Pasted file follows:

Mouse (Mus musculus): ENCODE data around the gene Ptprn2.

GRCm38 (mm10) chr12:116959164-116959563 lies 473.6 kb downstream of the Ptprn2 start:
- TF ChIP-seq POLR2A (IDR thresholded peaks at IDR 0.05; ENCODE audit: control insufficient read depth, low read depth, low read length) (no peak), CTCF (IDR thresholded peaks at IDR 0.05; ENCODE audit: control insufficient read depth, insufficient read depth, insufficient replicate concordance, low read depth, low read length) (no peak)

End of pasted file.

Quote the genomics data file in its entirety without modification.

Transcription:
Mouse (Mus musculus): ENCODE data around the gene Ptprn2.

GRCm38 (mm10) chr12:116959164-116959563 lies 473.6 kb downstream of the Ptprn2 start:
- TF ChIP-seq POLR2A (IDR thresholded peaks at IDR 0.05; ENCODE audit: control insufficient read depth, low read depth, low read length) (no peak), CTCF (IDR thresholded peaks at IDR 0.05; ENCODE audit: control insufficient read depth, insufficient read depth, insufficient replicate concordance, low read depth, low read length) (no peak)